Novena Reflection Day 8

When the wedding celebration was ended, Tobit called his son Tobias and said to him: “I will now declare the whole truth to you and will conceal nothing from you. Already I have declared it to you when I said, ‘It is good to conceal the secret of a king, but to reveal with due honor the works of God.’ So now when you and Sarah prayed, it was I who brought and read[f] the record of your prayer before the glory of the Lord, and likewise whenever you would bury the dead. And that time when you did not hesitate to get up and leave your dinner to go and bury the dead, I was sent to you to test you. And at the same time God sent me to heal you and Sarah your daughter-in-law. I am Raphael, one of the seven angels who stand ready and enter before the glory of the Lord.”

The two of them were shaken; they fell face down, for they were afraid. But he said to them, “Do not be afraid; peace be with you. Bless God forevermore. As for me, when I was with you, I was not acting on my own will, but by the will of God. Bless him each and every day; sing his praises. Although you were watching me, I really did not eat or drink anything—but what you saw was a vision. So now get up from the ground,[g] and acknowledge God. See, I am ascending to him who sent me. Write down all these things that have happened to you.” And he ascended. Then they stood up, and could see him no more. They kept blessing God and singing his praises, and they acknowledged God for these marvelous deeds of his, when an angel of God had appeared to them.

Tobias 12:11-22

On the Feast of Archangels, next to Saint Michael and Gabriel, we also remember the Saint Raphael. The only biblical book that teaches us about him is a charming and sublime tale from the third or second century BC – the Book of Tobit in Old Testament.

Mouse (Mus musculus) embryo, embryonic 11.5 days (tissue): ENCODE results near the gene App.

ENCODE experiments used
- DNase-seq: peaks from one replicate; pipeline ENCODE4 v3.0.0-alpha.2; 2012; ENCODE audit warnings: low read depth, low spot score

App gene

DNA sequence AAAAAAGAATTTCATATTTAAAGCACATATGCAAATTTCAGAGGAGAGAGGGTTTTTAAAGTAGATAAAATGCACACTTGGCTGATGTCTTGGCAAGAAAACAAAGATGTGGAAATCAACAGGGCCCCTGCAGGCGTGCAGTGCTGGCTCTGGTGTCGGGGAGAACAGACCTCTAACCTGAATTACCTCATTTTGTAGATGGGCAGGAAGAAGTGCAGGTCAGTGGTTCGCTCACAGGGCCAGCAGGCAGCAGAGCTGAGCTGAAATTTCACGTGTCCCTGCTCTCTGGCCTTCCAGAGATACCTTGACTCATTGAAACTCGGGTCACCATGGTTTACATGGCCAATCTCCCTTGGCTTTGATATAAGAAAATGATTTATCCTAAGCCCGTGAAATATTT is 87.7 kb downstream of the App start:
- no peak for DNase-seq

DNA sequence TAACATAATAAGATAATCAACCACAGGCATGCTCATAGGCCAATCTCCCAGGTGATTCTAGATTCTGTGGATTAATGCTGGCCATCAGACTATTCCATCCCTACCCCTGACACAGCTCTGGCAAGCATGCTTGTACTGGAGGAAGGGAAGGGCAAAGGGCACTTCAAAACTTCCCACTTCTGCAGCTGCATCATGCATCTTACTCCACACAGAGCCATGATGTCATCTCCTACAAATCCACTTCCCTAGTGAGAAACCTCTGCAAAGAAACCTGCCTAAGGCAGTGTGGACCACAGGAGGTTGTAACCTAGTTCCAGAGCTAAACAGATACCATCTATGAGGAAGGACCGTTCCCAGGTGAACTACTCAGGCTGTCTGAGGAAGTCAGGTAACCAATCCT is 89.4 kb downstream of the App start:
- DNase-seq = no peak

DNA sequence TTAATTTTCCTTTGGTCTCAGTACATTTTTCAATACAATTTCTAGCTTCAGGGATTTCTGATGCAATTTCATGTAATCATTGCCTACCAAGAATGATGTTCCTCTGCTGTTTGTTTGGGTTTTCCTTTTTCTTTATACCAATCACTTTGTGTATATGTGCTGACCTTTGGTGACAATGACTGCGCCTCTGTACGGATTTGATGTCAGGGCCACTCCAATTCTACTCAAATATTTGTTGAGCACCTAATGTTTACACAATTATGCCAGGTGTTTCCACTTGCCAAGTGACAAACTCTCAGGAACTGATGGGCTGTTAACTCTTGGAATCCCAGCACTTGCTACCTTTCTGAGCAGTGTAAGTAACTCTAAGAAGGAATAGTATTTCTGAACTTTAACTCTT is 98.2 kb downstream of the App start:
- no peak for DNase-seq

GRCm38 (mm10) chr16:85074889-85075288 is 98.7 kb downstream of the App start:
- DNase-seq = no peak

It contains a story about an Israeli family of the Naphtali tribe, in captivity in Nineveh, the capital of Assyria. Tobit, the head of the family, was a wealthy, respected and pious man. During the persecution of the Jews, he buried the abandoned corpses of the murdered, with which he fell into disfavour with the Assyrian king. Moreover, the tragedy came into his life. He lost not only his property but also his sight. His wife, burdened with concern for supporting the family, treated him with reluctance. The sick Tobit sent his son, young Tobit, to Rages, to his friend Gabael, to bring the money deposited with him.

The second plot leads to Ekbatana, to the home of Raquel, whose daughter Sara lost seven husbands in turn as a result of the sinister action of the demon Asmodeus. Both figures: Tobias the father and Sarah, in their despair asked God to die (see Tb 3: 6. 13-15). In response to their prayer, Rafael is sent to heal both.

At the beginning of his mission he appears in human form, taking the common name of Azariah. He offers himself to young Tobit as the guide and companion for the road from Nineveh to Reya in Media. On the river Tigris Rafael saves him from a big fish and, after breaking it, instructs him to take bile, heart and liver out of it. Upon arriving in Ekbatana, he advises him to marry Sarah, Rauel’s daughter, whom he frees from the evil spirit. We find here a beautiful scene in which Tobit asks his future wife to pray together, asking God for deliverance and blessing.

After marriage, Tobit asks Rafael to go to Gabael to collect the debt. The Archangel advises young Tobit to go home, and upon his return, to smear his father’s eyes with the bile of the fish, so that he can regain his sight.

When, finally, the overjoyed father and son want generously reward St. Raphael the Archangel (known to them as Azariah) and show him sincere gratitude, the guest introduces himself to them as follows: I am Raphael, one of the seven angels who stand ready and enter before the glory of the Lord (Tb 12:15).

This is how the charming story of Saint Rafal and the happy family of Tobit ends. It can be included among the great didactic literature of the Middle East. That was where the cult of St. Raphael the Archangel developed and from there later came to the West. Quite vague beginnings of this western devotion date back to the time of Pope Sergius (687–701). In the fifteenth century, Rafael’s patronage over travelers is clearly visible. This cult developed in the following centuries. From 1969 he is remembered together with the Archangels Michael and Gabriel on September 29.

Let good God our Father always send us Saint Raphael – the patron of traveling and sick, that he may protect us from all adversities and lead us to the place where the Lord has appointed us.

Fr. Rafał Kamiński CSMA

Like this article?

Share on facebook
Share on Facebook
Share on twitter
Share on Twitter
Share on facebook
Share
Share on twitter
Share

Leave a comment